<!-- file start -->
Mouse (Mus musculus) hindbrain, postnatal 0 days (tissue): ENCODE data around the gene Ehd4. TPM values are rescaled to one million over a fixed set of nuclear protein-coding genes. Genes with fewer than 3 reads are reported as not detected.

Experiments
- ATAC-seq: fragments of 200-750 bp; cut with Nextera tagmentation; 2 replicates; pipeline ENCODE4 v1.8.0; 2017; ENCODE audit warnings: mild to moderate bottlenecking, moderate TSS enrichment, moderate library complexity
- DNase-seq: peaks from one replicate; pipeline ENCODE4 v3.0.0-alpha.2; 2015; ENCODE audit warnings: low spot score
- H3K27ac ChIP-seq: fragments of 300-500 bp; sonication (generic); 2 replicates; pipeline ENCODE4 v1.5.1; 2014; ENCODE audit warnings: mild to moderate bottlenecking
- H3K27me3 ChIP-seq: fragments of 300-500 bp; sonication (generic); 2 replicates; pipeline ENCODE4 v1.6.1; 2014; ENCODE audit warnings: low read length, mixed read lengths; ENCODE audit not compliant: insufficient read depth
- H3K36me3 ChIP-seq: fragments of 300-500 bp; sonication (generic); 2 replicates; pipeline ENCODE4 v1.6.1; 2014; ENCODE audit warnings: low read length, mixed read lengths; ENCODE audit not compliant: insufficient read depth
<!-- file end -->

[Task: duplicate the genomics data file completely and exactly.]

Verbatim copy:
Mouse (Mus musculus) hindbrain, postnatal 0 days (tissue): ENCODE data around the gene Ehd4. TPM values are rescaled to one million over a fixed set of nuclear protein-coding genes. Genes with fewer than 3 reads are reported as not detected.

Experiments
- ATAC-seq: fragments of 200-750 bp; cut with Nextera tagmentation; 2 replicates; pipeline ENCODE4 v1.8.0; 2017; ENCODE audit warnings: mild to moderate bottlenecking, moderate TSS enrichment, moderate library complexity
- DNase-seq: peaks from one replicate; pipeline ENCODE4 v3.0.0-alpha.2; 2015; ENCODE audit warnings: low spot score
- H3K27ac ChIP-seq: fragments of 300-500 bp; sonication (generic); 2 replicates; pipeline ENCODE4 v1.5.1; 2014; ENCODE audit warnings: mild to moderate bottlenecking
- H3K27me3 ChIP-seq: fragments of 300-500 bp; sonication (generic); 2 replicates; pipeline ENCODE4 v1.6.1; 2014; ENCODE audit warnings: low read length, mixed read lengths; ENCODE audit not compliant: insufficient read depth
- H3K36me3 ChIP-seq: fragments of 300-500 bp; sonication (generic); 2 replicates; pipeline ENCODE4 v1.6.1; 2014; ENCODE audit warnings: low read length, mixed read lengths; ENCODE audit not compliant: insufficient read depth